I did what I always do, I said I’d think about it then spoke with my parents. Though moderately strict throughout my childhood, they always reassured me of their mantra, “Do what you like.” So, I officially declared the next day. I didn’t do research into what the average starting salary was for young professionals with a Film & Media degree. I didn’t think about the odds of actually selling a script. I didn’t consider the nearly vertical uphill climb it would be to get out of student debt and the near absolute PLATEAU most professionals in my line of work would experience in terms of titles and compensation. All I knew was I liked to write screenplays.

Looking back now, I regret it. I regret a lot of things, but declaring Film and Media at Johns Hopkins was a tremendous mistake. I didn’t know I’d need to intern for free or next to nothing for two years before a position not even remotely tied to screenwriting would come along. I did learn that if I did want to be a screenwriter, I was in the wrong city; that LA  was the place and a talent agency would be my first employer. That lesson didn’t come at school, but on the job.

A part of me thinks that after a second consecutive year of sucking at Hopkins, I should’ve transferred. That kind of thinking is detrimental to one’s mental state. I mean, how far back can you trace the shoulda, woulda, couldas? I should’ve NOT gone to Hopkins in the first place. I should’ve gone to a school that was known for its English / Broadcast / Media / Journalism department. My decision to go to Hopkins was purely based on A) it was a highly ranked institution and B) I could play both sports. I didn’t think about how much it’d cost my parents and eventually me. My back-tracking, what-if line of reasoning now leads to me this, “What if I’d never seen American Pie?” or better yet, “What if American Pie had never been made?”

In either scenario, I’m not sure that I’d get into screenwriting. Impossible to know, but equally as impossible to ignore. Sure, another movie might have come along that would inspire me to take up the craft, but it would’ve come AFTER the Spring / Summer of 1999. Would I be blaming ‘American Psycho’ in the Spring of 2000 for my plight instead? What if THAT movie weren’t made, would “Memento” be my downfall? Seeing as it was released AFTER I had to declare, probably not. You can see how thinking that way can spiral out of control.

The point of this long rant is, I’m ashamed to admit that the seed for what many consider to be one of the worst lineages in cinematic history was my muse and eventually became my REASON FOR LIVING, my livelihood. Writing has become my life. It’s the reason I get up in the morning and the reason I am who I am. Over the years, my perception and opinion of the original movie has lowered, but only due to its successors.

My 10 year college reunion is in less than a month and I’m probably not going. It will only serve as a reminder of what went wrong. From what I’ve seen and heard, American Reunion will be just as much of a bummer.




Last weekend, I watched an uncensored version of the original on Comedy Central and I re-discovered why I love the film so fervently and why I got into screenwriting in the first place. This article is to take back my pride in the original release and to offer up ways the series could’ve progressed that would have ultimately transformed its reputation. Yes, it’s counter-intuitive to what I said before, but it’s a valuable demonstration that will hopefully serve as a map for studios looking to extend a film’s profitability without sacrificing quality.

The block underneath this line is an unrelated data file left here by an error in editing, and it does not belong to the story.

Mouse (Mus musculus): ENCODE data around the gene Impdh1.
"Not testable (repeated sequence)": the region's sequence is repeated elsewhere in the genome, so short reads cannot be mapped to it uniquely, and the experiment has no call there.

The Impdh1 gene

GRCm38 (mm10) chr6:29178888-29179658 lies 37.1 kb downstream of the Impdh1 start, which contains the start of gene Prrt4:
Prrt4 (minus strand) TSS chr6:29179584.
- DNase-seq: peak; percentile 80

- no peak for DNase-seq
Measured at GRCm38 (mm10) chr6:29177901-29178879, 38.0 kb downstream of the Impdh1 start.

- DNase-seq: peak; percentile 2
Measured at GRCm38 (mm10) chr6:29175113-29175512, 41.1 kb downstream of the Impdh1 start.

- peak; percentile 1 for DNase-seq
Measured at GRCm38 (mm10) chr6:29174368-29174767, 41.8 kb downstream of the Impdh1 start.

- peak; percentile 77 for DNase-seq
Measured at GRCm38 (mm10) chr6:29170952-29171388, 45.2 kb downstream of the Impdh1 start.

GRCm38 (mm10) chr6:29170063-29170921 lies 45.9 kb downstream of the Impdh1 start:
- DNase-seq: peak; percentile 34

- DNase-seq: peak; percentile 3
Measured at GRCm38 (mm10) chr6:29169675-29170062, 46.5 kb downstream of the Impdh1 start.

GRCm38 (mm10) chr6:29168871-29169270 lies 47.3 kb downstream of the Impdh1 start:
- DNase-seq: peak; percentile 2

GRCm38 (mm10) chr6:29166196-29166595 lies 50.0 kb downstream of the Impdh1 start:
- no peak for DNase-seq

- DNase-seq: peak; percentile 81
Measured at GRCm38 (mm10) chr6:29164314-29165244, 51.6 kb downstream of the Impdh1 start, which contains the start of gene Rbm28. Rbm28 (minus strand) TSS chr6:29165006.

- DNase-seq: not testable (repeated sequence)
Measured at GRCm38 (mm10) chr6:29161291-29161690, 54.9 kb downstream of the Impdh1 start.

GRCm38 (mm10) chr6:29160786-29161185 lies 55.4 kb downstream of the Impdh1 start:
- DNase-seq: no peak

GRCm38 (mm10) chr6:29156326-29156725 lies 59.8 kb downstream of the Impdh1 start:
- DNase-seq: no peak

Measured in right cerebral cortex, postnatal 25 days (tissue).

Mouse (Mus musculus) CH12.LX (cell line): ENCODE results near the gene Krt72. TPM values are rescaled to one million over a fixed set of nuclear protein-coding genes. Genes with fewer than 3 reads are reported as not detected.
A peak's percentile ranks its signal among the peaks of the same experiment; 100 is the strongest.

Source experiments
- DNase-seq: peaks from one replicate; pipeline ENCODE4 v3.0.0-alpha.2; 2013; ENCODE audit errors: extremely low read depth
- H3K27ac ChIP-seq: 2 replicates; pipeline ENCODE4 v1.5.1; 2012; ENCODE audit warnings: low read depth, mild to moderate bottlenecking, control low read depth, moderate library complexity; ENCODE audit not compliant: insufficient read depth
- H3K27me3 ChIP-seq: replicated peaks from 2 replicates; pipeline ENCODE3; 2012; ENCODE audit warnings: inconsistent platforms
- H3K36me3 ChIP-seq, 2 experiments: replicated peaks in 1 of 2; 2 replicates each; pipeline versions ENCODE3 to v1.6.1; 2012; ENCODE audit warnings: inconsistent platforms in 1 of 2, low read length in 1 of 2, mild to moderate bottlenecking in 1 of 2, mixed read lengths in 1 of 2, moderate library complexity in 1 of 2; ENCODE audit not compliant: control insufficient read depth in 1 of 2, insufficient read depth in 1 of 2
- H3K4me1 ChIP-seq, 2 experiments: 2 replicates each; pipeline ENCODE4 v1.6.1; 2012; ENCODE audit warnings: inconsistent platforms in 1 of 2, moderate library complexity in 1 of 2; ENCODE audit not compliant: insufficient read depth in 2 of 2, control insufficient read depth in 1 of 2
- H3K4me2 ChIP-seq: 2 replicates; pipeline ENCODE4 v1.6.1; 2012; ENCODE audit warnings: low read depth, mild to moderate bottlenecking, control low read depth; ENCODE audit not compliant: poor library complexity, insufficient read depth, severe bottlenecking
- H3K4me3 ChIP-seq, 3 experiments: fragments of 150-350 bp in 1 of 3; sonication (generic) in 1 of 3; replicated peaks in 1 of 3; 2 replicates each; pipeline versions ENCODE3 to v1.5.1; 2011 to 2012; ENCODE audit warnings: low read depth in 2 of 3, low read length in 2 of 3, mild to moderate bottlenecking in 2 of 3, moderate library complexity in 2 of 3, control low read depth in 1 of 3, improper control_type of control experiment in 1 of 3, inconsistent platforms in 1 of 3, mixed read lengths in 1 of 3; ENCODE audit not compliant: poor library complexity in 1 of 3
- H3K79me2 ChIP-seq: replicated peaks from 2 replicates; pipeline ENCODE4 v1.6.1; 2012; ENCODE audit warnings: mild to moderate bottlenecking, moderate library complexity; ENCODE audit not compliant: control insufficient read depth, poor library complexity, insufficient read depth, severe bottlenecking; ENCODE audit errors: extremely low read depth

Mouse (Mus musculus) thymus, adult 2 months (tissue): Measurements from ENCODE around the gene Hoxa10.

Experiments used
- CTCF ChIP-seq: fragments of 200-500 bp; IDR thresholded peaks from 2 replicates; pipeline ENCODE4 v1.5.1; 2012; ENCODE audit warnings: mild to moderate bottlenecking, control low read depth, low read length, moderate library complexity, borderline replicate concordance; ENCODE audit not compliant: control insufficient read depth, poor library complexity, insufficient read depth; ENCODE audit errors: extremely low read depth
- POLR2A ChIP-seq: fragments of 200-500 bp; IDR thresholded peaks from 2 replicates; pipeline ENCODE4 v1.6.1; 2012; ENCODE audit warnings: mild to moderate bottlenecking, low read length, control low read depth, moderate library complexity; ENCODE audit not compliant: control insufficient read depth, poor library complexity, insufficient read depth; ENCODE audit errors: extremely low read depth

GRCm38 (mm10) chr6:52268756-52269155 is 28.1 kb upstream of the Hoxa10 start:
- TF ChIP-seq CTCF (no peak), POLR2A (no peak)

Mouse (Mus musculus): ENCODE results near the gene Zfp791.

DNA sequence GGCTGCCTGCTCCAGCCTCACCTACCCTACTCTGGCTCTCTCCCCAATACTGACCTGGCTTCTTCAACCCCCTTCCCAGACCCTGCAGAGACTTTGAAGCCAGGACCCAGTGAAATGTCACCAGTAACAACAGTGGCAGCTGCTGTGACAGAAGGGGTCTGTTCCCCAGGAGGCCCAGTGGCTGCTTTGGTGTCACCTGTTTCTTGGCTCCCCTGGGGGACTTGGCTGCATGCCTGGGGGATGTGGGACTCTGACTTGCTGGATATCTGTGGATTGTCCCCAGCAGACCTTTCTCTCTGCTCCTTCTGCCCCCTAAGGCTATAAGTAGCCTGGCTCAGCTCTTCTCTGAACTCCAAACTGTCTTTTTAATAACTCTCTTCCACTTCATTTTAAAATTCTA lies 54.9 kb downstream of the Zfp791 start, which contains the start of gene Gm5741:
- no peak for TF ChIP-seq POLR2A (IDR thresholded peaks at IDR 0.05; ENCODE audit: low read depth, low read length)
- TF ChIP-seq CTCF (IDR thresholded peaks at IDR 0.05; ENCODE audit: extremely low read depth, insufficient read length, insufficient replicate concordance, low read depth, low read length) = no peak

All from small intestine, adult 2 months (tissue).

American Pie 2 lacked the ‘ticking time bomb’ element that the first one had, which was the group’s pact to lose their virginity before college. As f*cking bonkers as it sounds, I was PETRIFIED OUT OF MY MIND to go to college as a virgin. Jim’s line, “They probably have special dorms for people like us”, was something I thought as I rode in the passenger seat en route to Baltimore.

With AP2, you have to ask what drove the characters? More importantly, what was different? To me, the formula for sequel success is the movie can, for the most part, stand on its own and is not so much just a continuation of the same old bullsh*t, but more of a SHOCK TO THE SYSTEM. Something that disrupts the equilibrium.

Take, for instance, ‘The Dark Knight’ and now ‘The Dark Knight Rises’. Each of these movies has its familiar factors and players, but plays with and interrupts that familiarity. Rachel with Harvey. The Joker simply NOT GIVING A F*CK. Now, Bane – madman who separates himself from the Joker (another madman) in that he just wants to break the Batman not just playfully cause anarchy like the Joker did. They’re villains with different objectives squaring off against a hero who’s in different phases of his life. He’s not still rich Bruce Wayne who’s still coping with his parents’ death in The Dark Knight. He’s not just Bruce Wayne coming to terms with being a villain so the city can function in the Dark Knight Rises. He’s changing, the world is changing, it’s moving forward without neglecting or forgetting the past.

Crazy that I just compared a dark, grisly action thriller trilogy to a raunchy comedy franchise, right? Not so much. The same guidelines can apply and ‘American Pie 2’ is a great example of how simply extending a storyline results in a plateaued story arc that people eventually lose interest in. Some might say, the lack of depth or singular dimensionality worked to the original’s favor. True. We got these stereotypes that appeal to a broader audience; buckets that more people can fit into. But, ‘AP 2’ had the opportunity to expand and develop those personas, not just stretch them thin.